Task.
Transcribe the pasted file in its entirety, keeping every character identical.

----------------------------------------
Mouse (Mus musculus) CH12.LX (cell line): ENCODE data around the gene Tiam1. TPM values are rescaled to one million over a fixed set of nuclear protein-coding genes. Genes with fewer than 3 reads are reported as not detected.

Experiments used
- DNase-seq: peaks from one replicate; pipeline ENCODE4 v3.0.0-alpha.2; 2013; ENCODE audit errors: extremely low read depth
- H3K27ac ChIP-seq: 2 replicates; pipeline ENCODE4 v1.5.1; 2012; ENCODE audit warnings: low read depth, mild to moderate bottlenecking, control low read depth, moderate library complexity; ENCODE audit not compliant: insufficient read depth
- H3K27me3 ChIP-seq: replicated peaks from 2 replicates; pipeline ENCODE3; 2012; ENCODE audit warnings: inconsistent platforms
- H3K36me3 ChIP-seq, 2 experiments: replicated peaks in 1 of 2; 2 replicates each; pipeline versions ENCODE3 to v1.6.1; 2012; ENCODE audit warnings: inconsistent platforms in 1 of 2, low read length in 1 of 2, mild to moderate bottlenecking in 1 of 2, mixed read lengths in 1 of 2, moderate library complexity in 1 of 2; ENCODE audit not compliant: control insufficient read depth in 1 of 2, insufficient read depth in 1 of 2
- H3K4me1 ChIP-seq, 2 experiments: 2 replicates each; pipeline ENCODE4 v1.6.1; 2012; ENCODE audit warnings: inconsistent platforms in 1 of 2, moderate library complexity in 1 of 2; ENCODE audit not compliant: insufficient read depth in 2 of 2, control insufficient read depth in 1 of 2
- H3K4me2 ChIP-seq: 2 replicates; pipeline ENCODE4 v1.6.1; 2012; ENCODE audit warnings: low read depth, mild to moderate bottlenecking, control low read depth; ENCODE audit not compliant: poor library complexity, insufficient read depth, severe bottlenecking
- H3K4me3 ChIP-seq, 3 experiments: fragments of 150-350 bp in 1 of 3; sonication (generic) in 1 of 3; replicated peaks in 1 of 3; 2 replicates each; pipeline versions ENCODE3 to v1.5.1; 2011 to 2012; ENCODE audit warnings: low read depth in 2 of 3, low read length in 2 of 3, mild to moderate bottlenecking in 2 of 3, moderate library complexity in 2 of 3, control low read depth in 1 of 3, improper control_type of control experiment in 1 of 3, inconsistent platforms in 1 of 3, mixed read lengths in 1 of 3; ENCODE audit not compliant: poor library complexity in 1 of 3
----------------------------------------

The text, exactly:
Mouse (Mus musculus) CH12.LX (cell line): ENCODE data around the gene Tiam1. TPM values are rescaled to one million over a fixed set of nuclear protein-coding genes. Genes with fewer than 3 reads are reported as not detected.

Experiments used
- DNase-seq: peaks from one replicate; pipeline ENCODE4 v3.0.0-alpha.2; 2013; ENCODE audit errors: extremely low read depth
- H3K27ac ChIP-seq: 2 replicates; pipeline ENCODE4 v1.5.1; 2012; ENCODE audit warnings: low read depth, mild to moderate bottlenecking, control low read depth, moderate library complexity; ENCODE audit not compliant: insufficient read depth
- H3K27me3 ChIP-seq: replicated peaks from 2 replicates; pipeline ENCODE3; 2012; ENCODE audit warnings: inconsistent platforms
- H3K36me3 ChIP-seq, 2 experiments: replicated peaks in 1 of 2; 2 replicates each; pipeline versions ENCODE3 to v1.6.1; 2012; ENCODE audit warnings: inconsistent platforms in 1 of 2, low read length in 1 of 2, mild to moderate bottlenecking in 1 of 2, mixed read lengths in 1 of 2, moderate library complexity in 1 of 2; ENCODE audit not compliant: control insufficient read depth in 1 of 2, insufficient read depth in 1 of 2
- H3K4me1 ChIP-seq, 2 experiments: 2 replicates each; pipeline ENCODE4 v1.6.1; 2012; ENCODE audit warnings: inconsistent platforms in 1 of 2, moderate library complexity in 1 of 2; ENCODE audit not compliant: insufficient read depth in 2 of 2, control insufficient read depth in 1 of 2
- H3K4me2 ChIP-seq: 2 replicates; pipeline ENCODE4 v1.6.1; 2012; ENCODE audit warnings: low read depth, mild to moderate bottlenecking, control low read depth; ENCODE audit not compliant: poor library complexity, insufficient read depth, severe bottlenecking
- H3K4me3 ChIP-seq, 3 experiments: fragments of 150-350 bp in 1 of 3; sonication (generic) in 1 of 3; replicated peaks in 1 of 3; 2 replicates each; pipeline versions ENCODE3 to v1.5.1; 2011 to 2012; ENCODE audit warnings: low read depth in 2 of 3, low read length in 2 of 3, mild to moderate bottlenecking in 2 of 3, moderate library complexity in 2 of 3, control low read depth in 1 of 3, improper control_type of control experiment in 1 of 3, inconsistent platforms in 1 of 3, mixed read lengths in 1 of 3; ENCODE audit not compliant: poor library complexity in 1 of 3